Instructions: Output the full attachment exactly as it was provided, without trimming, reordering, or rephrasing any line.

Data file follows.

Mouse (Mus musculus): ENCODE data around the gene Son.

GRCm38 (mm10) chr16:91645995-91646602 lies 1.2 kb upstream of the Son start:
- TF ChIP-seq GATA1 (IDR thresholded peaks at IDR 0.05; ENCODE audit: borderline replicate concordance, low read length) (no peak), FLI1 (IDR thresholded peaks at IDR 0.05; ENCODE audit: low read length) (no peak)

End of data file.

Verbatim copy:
Mouse (Mus musculus): ENCODE data around the gene Son.

GRCm38 (mm10) chr16:91645995-91646602 lies 1.2 kb upstream of the Son start:
- TF ChIP-seq GATA1 (IDR thresholded peaks at IDR 0.05; ENCODE audit: borderline replicate concordance, low read length) (no peak), FLI1 (IDR thresholded peaks at IDR 0.05; ENCODE audit: low read length) (no peak)